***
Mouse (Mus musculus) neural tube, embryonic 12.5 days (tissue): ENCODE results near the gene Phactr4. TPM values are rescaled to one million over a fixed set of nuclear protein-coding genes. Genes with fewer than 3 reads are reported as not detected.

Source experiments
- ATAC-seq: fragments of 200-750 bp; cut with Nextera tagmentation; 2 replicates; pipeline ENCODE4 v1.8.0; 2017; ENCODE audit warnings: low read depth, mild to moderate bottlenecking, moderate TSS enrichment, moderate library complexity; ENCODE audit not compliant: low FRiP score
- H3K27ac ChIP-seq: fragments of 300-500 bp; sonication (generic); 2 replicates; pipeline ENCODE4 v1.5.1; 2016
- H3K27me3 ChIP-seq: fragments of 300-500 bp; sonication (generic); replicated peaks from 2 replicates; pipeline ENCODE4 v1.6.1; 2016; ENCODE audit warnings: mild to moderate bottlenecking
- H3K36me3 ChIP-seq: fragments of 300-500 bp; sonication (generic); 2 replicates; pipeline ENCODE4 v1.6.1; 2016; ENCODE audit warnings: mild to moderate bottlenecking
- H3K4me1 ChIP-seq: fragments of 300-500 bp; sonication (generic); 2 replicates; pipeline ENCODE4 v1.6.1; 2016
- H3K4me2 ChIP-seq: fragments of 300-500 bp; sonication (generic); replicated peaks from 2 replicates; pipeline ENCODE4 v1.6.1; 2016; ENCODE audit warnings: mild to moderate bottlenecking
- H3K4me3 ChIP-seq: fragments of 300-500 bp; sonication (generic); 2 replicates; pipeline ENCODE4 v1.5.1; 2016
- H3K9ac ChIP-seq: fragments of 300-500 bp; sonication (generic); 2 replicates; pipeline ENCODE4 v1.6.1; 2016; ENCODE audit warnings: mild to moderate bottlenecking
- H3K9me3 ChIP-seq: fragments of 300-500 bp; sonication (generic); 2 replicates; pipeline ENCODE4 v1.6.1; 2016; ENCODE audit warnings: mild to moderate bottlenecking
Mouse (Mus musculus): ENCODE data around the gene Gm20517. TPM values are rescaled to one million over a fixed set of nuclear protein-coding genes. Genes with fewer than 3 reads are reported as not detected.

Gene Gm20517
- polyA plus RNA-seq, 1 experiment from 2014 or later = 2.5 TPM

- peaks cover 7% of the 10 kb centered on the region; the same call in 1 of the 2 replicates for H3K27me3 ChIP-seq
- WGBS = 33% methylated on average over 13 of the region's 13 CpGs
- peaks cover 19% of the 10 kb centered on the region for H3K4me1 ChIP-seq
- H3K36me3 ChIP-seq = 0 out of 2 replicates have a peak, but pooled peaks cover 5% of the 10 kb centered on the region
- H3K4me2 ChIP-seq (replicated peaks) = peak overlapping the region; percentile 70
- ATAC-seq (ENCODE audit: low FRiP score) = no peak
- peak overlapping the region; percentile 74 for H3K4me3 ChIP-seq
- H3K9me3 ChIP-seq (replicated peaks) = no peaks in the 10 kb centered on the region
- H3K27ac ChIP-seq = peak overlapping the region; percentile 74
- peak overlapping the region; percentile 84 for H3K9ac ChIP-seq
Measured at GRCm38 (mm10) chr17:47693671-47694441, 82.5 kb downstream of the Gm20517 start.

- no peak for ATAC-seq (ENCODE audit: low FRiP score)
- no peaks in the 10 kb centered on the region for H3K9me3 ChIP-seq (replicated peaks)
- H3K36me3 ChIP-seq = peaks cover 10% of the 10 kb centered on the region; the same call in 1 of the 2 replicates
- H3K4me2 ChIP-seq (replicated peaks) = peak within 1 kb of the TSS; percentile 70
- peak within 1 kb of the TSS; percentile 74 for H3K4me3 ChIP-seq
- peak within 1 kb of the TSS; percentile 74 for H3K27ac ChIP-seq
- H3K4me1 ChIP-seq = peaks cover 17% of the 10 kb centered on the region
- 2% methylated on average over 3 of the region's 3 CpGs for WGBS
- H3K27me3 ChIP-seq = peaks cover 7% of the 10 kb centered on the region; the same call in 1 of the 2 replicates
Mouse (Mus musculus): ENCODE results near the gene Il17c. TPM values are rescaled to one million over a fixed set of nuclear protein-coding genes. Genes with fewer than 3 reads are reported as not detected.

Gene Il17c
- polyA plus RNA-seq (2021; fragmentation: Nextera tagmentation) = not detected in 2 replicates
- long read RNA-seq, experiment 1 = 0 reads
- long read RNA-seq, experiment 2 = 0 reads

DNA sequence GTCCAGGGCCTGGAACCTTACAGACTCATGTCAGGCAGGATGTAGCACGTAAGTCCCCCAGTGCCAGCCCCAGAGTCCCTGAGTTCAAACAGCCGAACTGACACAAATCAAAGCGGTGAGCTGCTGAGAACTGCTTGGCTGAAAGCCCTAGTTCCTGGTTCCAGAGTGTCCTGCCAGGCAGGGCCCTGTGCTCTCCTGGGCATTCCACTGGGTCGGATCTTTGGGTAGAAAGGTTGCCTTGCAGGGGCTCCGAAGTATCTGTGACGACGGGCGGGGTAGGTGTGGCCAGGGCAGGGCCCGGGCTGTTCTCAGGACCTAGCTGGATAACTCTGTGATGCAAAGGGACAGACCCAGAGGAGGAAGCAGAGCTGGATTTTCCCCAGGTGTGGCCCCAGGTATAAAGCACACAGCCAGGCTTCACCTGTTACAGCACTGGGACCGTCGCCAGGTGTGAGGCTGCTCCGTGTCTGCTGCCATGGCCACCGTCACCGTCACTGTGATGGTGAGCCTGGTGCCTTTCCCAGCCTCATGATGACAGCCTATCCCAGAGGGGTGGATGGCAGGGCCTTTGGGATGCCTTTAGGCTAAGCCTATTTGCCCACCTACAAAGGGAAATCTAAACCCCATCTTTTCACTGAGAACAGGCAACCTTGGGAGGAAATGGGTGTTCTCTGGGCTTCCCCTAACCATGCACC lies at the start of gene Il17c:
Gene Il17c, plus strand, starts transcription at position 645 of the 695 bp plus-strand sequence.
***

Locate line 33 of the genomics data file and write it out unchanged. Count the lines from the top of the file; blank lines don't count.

- 2% methylated on average over 3 of the region's 3 CpGs for WGBS